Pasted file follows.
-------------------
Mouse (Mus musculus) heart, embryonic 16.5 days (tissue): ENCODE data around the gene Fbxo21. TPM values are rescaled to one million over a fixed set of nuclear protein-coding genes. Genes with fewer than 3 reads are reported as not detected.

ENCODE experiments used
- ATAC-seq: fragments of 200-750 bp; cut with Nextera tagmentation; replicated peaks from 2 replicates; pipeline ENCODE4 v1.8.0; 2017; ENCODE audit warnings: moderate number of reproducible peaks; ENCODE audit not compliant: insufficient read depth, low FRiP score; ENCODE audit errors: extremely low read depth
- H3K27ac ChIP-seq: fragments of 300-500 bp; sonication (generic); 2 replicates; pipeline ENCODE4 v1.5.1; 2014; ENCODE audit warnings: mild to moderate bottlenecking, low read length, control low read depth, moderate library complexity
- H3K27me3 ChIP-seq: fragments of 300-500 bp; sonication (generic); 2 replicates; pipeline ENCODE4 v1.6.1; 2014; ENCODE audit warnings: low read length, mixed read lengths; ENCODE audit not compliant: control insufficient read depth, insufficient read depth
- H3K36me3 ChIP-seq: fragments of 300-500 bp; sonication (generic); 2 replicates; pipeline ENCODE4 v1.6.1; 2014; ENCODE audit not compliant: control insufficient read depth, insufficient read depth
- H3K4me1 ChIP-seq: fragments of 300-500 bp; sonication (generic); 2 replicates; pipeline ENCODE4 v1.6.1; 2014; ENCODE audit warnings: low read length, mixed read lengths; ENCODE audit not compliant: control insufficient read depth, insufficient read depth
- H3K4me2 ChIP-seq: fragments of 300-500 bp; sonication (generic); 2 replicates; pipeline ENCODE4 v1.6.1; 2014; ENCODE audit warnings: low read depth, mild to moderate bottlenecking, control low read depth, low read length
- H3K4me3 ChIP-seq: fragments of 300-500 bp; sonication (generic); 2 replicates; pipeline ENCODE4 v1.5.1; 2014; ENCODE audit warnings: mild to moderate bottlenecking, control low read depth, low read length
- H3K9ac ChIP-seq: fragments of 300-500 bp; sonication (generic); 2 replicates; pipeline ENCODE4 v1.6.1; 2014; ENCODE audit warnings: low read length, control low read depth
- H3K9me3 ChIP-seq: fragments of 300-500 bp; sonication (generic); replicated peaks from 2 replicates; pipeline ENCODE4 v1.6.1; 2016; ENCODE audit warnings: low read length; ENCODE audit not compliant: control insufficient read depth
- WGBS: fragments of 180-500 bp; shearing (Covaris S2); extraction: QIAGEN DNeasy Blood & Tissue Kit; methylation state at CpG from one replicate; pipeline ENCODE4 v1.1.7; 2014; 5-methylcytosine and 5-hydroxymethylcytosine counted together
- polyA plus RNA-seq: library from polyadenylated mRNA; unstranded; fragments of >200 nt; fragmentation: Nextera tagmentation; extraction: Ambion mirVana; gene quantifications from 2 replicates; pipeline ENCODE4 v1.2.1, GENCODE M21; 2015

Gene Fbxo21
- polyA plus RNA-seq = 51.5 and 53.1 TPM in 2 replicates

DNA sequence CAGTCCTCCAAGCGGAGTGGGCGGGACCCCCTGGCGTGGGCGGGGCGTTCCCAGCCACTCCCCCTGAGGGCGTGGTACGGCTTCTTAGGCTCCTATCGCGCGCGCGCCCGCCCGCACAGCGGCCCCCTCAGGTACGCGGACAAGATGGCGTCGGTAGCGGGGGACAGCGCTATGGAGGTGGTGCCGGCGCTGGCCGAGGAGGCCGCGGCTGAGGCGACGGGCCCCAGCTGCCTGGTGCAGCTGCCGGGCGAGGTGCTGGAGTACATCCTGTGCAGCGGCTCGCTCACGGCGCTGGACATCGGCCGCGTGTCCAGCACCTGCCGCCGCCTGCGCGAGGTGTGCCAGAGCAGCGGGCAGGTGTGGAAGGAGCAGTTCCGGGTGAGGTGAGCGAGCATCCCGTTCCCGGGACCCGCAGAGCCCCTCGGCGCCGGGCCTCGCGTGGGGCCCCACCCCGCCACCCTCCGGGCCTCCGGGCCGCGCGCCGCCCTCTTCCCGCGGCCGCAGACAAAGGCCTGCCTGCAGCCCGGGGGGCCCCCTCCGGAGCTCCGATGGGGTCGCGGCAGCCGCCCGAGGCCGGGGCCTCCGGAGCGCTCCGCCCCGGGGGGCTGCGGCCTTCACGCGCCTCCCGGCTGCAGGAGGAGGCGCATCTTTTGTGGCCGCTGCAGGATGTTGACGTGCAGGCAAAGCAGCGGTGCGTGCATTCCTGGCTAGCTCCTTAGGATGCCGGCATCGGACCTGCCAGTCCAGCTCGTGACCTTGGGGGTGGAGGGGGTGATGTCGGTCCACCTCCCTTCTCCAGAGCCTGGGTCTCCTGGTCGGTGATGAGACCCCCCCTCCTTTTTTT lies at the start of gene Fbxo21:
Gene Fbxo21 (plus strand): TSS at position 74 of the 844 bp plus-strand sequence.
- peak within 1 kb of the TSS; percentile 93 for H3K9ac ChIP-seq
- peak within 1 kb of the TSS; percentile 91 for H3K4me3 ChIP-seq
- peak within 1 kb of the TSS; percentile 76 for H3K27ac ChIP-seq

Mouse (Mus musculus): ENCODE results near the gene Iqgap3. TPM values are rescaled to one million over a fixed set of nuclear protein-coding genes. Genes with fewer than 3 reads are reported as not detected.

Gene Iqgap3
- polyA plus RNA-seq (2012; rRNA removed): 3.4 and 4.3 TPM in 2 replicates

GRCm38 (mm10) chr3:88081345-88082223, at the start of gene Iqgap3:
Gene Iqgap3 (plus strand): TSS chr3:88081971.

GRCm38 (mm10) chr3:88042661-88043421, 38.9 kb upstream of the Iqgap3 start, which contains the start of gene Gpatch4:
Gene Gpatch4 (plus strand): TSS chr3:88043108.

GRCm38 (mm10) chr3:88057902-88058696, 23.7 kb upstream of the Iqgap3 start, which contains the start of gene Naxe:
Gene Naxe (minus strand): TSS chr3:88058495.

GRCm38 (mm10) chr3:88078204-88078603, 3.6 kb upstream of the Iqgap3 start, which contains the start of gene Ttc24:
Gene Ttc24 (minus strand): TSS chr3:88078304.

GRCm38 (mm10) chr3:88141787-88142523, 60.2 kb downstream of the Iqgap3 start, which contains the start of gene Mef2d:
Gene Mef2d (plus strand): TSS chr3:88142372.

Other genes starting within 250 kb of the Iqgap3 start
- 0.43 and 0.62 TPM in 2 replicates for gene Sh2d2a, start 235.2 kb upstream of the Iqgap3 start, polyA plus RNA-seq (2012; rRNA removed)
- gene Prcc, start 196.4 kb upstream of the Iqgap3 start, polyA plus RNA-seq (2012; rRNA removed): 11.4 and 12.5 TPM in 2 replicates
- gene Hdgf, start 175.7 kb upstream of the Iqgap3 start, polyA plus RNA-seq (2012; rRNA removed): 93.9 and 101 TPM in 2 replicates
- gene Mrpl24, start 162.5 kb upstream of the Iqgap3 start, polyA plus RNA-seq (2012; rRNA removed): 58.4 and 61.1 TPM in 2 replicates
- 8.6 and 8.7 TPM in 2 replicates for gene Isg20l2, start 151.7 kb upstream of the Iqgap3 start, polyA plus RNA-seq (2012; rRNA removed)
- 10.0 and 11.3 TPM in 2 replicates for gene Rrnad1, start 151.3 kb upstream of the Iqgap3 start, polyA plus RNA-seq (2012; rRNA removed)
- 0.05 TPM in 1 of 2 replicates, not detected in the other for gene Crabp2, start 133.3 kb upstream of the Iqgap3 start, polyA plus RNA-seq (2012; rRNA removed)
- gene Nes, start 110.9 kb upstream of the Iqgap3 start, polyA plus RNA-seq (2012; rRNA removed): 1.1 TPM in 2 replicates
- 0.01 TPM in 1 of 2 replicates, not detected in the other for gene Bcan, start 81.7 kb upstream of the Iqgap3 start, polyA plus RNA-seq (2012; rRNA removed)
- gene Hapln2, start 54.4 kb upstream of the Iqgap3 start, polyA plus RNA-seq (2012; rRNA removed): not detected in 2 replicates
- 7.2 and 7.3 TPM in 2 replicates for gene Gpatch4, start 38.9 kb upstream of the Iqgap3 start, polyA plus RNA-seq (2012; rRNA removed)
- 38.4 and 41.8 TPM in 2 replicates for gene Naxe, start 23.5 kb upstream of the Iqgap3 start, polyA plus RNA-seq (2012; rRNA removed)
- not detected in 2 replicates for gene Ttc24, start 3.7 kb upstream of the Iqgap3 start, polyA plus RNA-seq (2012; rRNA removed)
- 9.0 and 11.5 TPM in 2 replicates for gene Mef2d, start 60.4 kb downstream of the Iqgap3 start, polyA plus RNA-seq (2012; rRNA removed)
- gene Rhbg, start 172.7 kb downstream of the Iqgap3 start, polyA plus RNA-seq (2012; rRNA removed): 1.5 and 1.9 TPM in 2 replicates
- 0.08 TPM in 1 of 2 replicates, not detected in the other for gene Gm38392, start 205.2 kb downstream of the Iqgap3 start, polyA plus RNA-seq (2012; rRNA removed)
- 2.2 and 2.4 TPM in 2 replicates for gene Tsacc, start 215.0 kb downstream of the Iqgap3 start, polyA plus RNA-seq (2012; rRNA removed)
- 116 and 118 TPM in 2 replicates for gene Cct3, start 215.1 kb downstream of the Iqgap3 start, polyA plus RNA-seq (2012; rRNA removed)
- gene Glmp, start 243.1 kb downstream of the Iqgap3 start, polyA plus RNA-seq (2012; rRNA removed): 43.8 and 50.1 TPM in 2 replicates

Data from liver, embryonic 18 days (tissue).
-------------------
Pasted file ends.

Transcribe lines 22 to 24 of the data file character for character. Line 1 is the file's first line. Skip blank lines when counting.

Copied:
Gene Iqgap3
- polyA plus RNA-seq (2012; rRNA removed): 3.4 and 4.3 TPM in 2 replicates

GRCm38 (mm10) chr3:88081345-88082223, at the start of gene Iqgap3: